Editor’s Note: The following story was posted on today (Feb. 14) on Australia’s Cairns Post. It’s about RVing in northeast Australia but has some applications to the U.S. market.
One of the key findings in the Touring Markets Workshop Report, released yesterday, was that free versus paid camping must be addressed if the Far North is to tap into the booming recreational vehicle travellers and grey nomads market over the next decade.
Produced by Drive North Queensland in conjunction with Tourism Queensland, the report summarises the findings of 11 workshops held in the Far North to discuss changes in the drive tourism market.
Author Russell Boswell of Drive NQ said: “These travellers are coming. What we have to do is encourage them to stay at caravan parks, or to look at other accommodation that doesn’t impact on the community, or they will go elsewhere.”
Research shows that RV travellers are the biggest spending travellers in the domestic market – averaging $572 a week and about $14,000 over the course of their travels.
It is estimated that there are 500,000 RV travellers in Australia, and the highest proportion – about 35 percent – call Queensland home.
Boswell said it was vital organisations started preparing now if they wanted to reap the benefits.
“It’s no secret key visitor markets have been impacted by the global financial crisis,” Boswell said.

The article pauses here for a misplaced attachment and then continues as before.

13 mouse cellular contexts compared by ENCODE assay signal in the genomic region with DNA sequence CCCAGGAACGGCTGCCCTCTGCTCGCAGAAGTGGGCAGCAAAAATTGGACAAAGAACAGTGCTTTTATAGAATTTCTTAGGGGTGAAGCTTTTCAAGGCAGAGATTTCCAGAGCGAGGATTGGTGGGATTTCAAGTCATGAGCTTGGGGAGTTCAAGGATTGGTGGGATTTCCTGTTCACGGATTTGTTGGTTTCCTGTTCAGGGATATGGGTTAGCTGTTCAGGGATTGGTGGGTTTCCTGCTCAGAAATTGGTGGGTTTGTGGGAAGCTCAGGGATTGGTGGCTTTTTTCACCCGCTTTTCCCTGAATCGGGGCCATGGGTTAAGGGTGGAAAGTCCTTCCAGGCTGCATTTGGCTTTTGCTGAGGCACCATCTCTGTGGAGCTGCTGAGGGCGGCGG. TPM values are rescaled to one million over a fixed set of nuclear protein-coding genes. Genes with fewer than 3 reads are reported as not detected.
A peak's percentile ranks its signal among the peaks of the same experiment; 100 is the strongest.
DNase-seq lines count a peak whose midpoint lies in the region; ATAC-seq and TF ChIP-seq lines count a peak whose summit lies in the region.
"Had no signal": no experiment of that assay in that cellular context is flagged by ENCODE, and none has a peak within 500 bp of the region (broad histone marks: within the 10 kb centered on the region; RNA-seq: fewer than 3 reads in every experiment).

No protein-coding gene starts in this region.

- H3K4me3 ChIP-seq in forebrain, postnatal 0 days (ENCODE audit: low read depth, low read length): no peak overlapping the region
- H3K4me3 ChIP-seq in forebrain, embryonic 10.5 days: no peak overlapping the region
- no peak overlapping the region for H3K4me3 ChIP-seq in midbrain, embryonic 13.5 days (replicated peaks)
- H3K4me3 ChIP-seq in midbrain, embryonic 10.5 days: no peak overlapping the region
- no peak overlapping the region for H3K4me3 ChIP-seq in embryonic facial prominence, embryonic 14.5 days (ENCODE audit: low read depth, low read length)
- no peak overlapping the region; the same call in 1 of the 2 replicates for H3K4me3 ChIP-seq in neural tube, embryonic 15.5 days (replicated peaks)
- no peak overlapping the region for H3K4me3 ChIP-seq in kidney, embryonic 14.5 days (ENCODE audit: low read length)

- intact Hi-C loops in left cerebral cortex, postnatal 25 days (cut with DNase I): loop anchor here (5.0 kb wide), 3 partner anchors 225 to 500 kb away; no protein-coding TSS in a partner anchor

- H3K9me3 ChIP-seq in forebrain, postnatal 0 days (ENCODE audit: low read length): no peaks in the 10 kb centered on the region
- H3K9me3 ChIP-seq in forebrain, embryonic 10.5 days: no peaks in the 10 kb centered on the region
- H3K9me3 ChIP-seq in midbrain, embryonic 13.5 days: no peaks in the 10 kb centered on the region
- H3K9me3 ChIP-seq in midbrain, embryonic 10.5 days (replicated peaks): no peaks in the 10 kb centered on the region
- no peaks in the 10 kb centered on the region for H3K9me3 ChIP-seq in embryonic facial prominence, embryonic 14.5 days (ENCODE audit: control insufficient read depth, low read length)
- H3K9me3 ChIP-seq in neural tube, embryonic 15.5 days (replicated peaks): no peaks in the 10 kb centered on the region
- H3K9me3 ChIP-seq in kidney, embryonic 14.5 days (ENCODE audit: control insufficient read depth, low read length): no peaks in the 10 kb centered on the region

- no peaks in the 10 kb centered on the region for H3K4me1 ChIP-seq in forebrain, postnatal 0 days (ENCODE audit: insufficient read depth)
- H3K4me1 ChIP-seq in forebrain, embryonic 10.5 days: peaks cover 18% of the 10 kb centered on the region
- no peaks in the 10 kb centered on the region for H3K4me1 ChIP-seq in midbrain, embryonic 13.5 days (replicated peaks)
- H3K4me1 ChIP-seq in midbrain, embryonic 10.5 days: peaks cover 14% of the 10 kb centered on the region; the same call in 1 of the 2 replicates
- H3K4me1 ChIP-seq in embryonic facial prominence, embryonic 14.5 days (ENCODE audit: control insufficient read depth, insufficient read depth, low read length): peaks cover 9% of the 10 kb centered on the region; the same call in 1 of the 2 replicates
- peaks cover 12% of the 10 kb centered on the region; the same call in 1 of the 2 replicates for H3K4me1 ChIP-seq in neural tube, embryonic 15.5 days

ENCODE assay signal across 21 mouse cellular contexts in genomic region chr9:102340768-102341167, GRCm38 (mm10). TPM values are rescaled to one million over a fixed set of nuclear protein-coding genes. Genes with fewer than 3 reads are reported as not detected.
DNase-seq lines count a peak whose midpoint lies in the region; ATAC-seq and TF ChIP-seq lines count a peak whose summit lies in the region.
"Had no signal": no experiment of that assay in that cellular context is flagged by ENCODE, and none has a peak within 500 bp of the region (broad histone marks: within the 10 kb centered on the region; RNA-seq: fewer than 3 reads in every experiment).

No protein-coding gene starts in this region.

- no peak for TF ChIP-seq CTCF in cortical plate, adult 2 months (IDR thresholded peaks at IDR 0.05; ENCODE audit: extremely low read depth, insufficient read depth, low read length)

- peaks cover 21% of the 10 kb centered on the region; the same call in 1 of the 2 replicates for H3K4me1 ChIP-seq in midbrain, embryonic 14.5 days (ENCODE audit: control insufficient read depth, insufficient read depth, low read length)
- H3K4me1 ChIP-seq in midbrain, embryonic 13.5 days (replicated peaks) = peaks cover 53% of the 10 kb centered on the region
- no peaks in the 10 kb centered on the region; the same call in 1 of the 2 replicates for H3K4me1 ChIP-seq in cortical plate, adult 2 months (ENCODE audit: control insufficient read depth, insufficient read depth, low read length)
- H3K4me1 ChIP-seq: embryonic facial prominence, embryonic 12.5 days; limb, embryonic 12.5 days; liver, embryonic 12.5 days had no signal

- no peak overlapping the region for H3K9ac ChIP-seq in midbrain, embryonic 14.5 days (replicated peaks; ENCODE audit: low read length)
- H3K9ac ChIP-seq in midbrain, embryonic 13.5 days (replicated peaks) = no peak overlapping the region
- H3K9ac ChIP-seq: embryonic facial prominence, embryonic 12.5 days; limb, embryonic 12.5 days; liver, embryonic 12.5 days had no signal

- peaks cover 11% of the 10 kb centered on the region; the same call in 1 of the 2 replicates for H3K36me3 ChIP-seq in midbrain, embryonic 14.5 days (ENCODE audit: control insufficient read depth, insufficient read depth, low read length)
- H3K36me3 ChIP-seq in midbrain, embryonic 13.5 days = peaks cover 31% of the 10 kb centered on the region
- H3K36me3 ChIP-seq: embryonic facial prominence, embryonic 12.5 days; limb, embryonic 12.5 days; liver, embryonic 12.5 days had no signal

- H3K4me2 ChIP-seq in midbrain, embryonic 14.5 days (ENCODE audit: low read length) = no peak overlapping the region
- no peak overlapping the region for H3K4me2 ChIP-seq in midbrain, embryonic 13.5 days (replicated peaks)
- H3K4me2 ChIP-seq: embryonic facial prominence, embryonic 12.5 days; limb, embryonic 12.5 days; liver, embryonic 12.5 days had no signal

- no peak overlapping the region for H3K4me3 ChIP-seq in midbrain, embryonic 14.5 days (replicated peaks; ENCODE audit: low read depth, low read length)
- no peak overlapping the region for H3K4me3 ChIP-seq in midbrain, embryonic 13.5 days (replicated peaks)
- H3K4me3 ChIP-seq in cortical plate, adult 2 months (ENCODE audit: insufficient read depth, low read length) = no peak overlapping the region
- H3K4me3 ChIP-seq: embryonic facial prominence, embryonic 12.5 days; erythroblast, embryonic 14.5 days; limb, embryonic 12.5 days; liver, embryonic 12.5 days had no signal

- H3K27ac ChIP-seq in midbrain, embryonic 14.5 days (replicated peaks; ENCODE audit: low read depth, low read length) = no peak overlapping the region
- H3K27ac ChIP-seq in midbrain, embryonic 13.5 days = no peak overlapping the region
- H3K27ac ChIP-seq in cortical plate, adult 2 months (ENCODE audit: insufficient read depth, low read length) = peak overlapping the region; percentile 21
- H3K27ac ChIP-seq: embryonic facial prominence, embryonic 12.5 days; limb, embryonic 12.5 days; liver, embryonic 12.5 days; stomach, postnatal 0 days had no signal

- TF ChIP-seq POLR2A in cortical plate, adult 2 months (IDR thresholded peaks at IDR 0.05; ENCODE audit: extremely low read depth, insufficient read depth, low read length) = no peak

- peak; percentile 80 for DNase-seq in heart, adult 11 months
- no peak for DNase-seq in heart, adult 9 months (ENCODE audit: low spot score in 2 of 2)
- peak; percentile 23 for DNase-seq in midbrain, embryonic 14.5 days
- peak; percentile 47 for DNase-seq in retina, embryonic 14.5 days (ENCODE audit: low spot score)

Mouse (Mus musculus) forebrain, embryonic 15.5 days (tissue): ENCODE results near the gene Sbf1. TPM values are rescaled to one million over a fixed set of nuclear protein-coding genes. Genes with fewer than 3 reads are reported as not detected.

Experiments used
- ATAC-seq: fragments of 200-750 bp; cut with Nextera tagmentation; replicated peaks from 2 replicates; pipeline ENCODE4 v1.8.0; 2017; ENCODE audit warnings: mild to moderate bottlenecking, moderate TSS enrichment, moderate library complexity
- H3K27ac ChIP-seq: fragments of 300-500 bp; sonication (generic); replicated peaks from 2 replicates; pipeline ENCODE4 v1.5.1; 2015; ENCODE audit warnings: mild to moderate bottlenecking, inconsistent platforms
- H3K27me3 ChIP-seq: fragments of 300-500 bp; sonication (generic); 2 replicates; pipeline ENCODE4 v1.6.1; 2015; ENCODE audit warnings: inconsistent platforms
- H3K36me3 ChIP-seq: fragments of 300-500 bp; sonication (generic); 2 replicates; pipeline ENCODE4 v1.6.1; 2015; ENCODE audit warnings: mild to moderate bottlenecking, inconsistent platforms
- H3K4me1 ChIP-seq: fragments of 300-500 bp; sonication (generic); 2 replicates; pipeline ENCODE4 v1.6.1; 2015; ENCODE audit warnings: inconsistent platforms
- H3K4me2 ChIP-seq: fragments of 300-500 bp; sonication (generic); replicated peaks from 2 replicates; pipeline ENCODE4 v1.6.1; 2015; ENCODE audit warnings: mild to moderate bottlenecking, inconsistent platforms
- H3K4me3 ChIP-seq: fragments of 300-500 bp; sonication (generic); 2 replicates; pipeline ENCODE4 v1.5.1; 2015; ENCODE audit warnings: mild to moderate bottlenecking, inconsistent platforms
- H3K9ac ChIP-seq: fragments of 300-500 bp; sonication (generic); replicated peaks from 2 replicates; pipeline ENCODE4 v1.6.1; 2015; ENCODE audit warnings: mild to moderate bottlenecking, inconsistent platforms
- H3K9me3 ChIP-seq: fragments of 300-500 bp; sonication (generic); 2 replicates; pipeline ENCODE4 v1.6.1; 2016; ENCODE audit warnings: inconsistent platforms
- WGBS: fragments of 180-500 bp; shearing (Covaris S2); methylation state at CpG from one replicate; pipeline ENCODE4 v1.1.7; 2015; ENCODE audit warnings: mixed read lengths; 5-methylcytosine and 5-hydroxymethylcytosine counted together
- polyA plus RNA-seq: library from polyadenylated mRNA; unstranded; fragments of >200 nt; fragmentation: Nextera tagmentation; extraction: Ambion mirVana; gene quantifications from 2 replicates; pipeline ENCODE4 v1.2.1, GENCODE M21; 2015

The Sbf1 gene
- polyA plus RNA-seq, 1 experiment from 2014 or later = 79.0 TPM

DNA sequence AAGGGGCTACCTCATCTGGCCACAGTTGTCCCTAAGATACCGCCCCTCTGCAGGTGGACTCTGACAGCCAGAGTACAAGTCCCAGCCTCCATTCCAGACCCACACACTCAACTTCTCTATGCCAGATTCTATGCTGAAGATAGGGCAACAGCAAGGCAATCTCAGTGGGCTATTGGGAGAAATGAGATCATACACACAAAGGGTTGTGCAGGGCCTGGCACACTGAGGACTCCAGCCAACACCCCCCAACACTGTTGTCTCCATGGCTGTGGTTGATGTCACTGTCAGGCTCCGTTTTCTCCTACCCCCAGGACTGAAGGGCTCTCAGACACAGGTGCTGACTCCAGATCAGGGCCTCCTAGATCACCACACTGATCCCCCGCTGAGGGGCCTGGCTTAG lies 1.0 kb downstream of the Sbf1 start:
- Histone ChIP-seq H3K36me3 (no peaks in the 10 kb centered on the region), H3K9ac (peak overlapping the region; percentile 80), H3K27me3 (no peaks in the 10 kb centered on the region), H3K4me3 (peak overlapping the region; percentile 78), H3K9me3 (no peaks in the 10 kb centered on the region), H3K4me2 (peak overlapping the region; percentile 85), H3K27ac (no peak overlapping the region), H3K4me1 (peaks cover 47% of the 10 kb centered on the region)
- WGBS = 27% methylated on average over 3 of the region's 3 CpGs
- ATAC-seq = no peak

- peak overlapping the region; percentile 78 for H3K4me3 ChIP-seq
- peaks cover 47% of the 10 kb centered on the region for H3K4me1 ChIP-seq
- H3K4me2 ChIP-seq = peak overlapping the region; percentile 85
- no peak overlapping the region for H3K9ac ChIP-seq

“But in the domestic sphere, this is a market that’s always been there but it’s now going to account for a much higher proportion of visitors, so operators have to adapt their approach.”
The growth in self-contained RVs that do not require electricity and power services offered by caravan parks also means drivers are increasingly looking for alternative options.
The issue of free, or low-cost, camping with minimal services versus paid camping has created strong divisions within communities.
It was August last year when Grey Nomads made headlines in Cairns after calling for a virtual boycott of the city due to what they saw as the “locking out” of motorhomes.
It was estimated that the loss to the regional economy was $7 million a year.
However, campground owners at Cairns, Tully and Atherton emphasise that livelihoods are at stake.
Lloyd Smith, manager of Cairns Coconut Resort Holiday Park, said the Campervan and Motorhome Club of Australia was “hell-bent” on getting councils to open up showgrounds and public spaces for camping.
“That’s a big no no – the more they do that, the more businesses like us will go under, so when the 2025 boom comes there will be no facilities,” he said.
“We’ve lost 200 caravan parks in Australia in the last couple of years. I think it is sad what will happen if the situation doesn’t change.”
On the Atherton Tableland, Mayor Tom Gilmore said the Tablelands Regional Council’s decision to expand its RV Friendly status to nine towns had brought extensive benefits to the region.
“One of the biggest unheralded benefits is that these people travel the countryside and if they see us as a friendly community, they’ll talk about it and spread the word,” he said.
Cr Gilmore said the council’s three free campgrounds were in isolated areas, but said the focus was on encouraging people to come to the region so both free and paid campsites were full.
“The more we can get people here, the better friendships and economic benefits we’ll see,” he said.